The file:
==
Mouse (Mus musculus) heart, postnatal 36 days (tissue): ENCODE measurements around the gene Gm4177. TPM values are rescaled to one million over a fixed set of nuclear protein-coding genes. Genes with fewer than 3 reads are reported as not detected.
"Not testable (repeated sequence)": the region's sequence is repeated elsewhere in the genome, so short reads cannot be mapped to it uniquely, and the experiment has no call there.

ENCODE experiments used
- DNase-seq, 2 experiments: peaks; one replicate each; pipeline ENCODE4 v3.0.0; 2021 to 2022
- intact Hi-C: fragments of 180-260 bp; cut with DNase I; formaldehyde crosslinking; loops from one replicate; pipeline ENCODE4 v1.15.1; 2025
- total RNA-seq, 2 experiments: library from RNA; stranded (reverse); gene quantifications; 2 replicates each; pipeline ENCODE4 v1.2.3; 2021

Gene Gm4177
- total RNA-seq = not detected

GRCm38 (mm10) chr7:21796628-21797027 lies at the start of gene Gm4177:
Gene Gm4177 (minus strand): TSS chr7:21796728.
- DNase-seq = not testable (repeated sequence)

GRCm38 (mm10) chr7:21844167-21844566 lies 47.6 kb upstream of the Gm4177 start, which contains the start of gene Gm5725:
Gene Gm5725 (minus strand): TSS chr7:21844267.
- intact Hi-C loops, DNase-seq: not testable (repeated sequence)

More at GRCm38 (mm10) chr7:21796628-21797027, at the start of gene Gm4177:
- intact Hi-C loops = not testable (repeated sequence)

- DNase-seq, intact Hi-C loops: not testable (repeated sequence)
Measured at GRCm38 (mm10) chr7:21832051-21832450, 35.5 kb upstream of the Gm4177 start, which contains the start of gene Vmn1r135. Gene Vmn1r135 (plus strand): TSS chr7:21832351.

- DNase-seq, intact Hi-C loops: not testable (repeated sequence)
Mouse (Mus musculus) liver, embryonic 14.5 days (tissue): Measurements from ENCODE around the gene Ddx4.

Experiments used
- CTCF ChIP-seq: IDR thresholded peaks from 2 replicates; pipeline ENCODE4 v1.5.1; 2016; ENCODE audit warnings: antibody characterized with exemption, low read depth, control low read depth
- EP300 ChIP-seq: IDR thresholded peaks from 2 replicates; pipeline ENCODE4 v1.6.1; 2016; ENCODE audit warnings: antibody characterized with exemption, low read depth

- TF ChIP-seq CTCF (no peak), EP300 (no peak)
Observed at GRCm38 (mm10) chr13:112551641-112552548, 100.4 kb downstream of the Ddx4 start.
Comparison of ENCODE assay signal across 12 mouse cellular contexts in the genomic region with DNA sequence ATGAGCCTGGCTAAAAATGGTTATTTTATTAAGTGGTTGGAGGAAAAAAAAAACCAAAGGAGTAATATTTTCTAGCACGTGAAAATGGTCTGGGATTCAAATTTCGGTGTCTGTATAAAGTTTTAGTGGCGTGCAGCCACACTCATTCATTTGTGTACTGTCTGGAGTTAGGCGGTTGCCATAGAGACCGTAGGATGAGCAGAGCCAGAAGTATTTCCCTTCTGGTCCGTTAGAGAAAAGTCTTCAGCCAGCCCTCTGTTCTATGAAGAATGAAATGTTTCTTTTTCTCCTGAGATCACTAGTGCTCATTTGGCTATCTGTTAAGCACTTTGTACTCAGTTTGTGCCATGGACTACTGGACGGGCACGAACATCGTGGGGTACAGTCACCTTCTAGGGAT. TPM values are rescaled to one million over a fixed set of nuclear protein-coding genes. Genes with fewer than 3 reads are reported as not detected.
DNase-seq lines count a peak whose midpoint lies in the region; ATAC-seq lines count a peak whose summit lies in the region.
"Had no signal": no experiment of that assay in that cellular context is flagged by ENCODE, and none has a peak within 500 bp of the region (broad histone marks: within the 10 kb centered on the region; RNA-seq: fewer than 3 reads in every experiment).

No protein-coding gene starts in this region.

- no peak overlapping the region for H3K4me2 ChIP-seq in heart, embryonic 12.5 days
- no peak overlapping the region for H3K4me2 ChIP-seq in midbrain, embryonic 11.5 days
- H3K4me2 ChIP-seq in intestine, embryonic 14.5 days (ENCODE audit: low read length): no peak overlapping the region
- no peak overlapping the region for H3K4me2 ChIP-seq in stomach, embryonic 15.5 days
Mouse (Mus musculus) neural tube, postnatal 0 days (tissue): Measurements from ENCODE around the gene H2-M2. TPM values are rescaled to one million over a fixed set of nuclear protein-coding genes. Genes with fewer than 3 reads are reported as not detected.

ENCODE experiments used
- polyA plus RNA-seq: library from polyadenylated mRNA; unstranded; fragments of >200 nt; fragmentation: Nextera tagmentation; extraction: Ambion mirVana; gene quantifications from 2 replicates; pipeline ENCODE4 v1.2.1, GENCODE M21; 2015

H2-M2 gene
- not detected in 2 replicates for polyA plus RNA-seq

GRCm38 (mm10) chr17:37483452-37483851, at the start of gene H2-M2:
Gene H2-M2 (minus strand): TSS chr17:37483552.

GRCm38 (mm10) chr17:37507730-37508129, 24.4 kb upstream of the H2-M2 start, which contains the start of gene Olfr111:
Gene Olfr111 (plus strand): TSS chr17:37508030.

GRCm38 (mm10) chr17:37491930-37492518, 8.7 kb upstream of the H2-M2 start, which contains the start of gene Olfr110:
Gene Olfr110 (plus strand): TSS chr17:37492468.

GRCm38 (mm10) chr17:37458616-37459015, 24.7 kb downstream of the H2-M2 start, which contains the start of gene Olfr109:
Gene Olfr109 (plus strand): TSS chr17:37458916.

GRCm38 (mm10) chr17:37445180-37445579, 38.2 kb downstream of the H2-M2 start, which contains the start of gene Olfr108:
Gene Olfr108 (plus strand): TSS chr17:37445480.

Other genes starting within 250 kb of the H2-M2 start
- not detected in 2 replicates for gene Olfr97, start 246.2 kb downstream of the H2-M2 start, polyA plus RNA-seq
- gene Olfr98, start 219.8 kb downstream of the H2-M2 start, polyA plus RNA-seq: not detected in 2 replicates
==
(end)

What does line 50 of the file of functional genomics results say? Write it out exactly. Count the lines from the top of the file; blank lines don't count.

- not detected in 2 replicates for gene Olfr97, start 246.2 kb downstream of the H2-M2 start, polyA plus RNA-seq